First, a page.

String Quartet No.3
String Quartet in G minor, Op.20/3
String Quartet in D minor, D810 (Death and the Maiden)
[Eugene Drucker & Philip Setzer (violins), Lawrence Dutton (viola) & David Finckel (cello)]
Reviewed by: Ying Chang
Reviewed: 17 November, 2002
Venue: Wigmore Hall, London
When the Emerson Quartet play, even when it is not underneath the Wigmore Hall’s mural, the sun is always shining brightly over them. They have recently celebrated their twenty-fifth anniversary, and continue to play with the enthusiasm and freshness of performers discovering a score for the first time; and also with the optimism that the most tortured piece must still have a happy ending. Here, then, was no terrified Maiden initiated into the mysteries of the infinite by a friendly, yet sinister Death, but a skittish girl blithely dancing over the freshly-dug earth of her own grave. Here was no routine piece of Haydn’s classicism, but a piece of his most fragmented and tortured drama magically restored to health by the sheer exuberance and virtuosity of the quartet’s pianissimo playing.
Three nights previously, the Takács Quartet had explored the quartet-medium as the most profound means by which music can reach the inner sense: the quartet as a metaphor of European unconscious.From the Emerson was a view of the quartet as an opportunity for display and co-operation by four well-matched individuals, perfectly in sympathy with one another, but as concerned to project their expressivity as experience it privately. While these two views correspond roughly with the European and American traditions of quartet performance, it is certain that the Emerson represent the extreme of the American view, whose technical expertise, self-confidence and immediate charm are exemplary, even overwhelming.Whether because of the Wigmore’s acoustic, or simply to make them easier seen, the Emerson (except the cellist) played standing up.
Bartók’s quartets are never easy to listen to, and No.3 is the most compressed of all. The Emerson’s clarity and sureness, bringing out melodic lines, making the most of the tonal beauty of each folk-like tune, and constantly displaying the rhythmical precision and momentum for which they are famed, made an extremely refractory work completely accessible.Likewise, the opening Haydn was in no danger of being forgotten in the anonymity of a form for which the composer wrote so many works. This was “Storm and Stress” at its most disturbed and chromatic, yet always kept effortlessly in order by the Emerson’s simple joy in unfolding of each phrase.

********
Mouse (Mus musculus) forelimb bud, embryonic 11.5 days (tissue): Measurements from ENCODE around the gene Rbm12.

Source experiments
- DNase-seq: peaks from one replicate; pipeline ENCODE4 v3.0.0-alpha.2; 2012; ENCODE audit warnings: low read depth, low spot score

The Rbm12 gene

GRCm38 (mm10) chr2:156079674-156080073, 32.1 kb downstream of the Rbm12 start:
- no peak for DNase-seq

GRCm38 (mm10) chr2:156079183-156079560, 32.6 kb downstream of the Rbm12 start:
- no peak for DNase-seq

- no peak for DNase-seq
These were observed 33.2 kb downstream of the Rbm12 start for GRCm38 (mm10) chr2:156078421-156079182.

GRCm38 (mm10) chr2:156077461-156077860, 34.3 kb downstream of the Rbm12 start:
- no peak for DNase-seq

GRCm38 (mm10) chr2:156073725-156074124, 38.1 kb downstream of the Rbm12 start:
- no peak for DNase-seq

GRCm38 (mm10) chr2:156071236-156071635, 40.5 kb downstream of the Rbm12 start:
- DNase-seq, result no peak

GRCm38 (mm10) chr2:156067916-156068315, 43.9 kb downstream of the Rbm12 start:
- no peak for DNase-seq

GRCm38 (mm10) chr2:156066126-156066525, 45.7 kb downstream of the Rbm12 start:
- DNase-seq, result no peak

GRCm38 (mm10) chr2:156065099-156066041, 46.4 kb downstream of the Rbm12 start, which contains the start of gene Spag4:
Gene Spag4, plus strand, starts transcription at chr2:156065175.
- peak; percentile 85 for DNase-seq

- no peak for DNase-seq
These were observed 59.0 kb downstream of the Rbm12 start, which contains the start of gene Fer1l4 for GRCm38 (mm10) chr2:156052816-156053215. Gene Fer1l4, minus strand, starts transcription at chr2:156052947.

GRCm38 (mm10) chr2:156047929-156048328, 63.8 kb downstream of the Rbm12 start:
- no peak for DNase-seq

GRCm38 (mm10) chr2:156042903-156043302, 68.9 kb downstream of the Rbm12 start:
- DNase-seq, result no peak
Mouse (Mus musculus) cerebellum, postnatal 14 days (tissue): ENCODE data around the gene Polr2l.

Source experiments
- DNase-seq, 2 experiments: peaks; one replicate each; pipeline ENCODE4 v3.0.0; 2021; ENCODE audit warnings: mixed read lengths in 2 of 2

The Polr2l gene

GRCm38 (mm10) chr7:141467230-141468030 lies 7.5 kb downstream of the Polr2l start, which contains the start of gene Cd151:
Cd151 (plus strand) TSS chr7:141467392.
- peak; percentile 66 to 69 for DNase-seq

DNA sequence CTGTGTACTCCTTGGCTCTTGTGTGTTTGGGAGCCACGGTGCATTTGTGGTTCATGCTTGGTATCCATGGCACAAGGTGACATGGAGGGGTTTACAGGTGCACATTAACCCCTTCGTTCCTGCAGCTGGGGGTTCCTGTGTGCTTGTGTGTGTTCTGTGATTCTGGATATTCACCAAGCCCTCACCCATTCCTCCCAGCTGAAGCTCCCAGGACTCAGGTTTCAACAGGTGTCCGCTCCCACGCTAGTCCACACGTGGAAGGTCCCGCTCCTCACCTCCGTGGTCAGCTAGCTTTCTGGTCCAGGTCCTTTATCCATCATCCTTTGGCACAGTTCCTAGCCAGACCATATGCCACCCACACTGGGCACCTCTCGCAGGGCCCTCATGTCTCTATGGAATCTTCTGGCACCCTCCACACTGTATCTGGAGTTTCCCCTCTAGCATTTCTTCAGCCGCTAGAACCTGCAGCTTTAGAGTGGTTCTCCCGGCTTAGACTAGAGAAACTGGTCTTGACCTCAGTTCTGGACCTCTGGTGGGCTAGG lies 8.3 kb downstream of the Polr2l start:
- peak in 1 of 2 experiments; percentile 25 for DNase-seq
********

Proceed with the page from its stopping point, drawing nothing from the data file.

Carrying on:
With the Schubert, it was easier to understand why the Emerson, for all their scholarly mastery, have sometimes been accused of skating over the surface of music. There was not a single moment that betrayed the composer’s exhaustion and despair, the relentless jauntiness and bounce challenging us to reassess its identity as a tragic work.
It was an interpretation as light as the Takács playing Schubert’s Quintet had been dark. Profits from a recently released biography of the Emerson are being donated to the families of the victims of September 11. We could not have asked for more life-enhancing playing than this. Where the Takács’s guest cellist, Natalie Clein, spoke of the “beauty of death”, this performance proclaimed that beauty itself defeats mortality.
For Schubert, the Emerson followed their usual practice of swapping first violinists. Philip Setzer’s slimmer, more refined sound was less suited to the lead part, but his delight in the dance rhythms and in adding swoops and slides gave an appropriately Viennese flavour to the piece. Indeed, at times, it seemed as if strolling players were serenading us in a Heurige (wine tavern). Perhaps this was how Schubert intended the work, not as an enactment of anguish, but as triumphant repudiation of earthly sufferings.
For an encore, virtuosity went step further yet. The racing tempo and theatricality of the Beethoven scherzo (from Op.130) showed there was no attempt at anything beyond entertainment. The Emerson have long been champions of modern music; it is good to see that even in the most traditional repertoire, they are challenging established views and reminding that every repetition of the familiar is a new performance.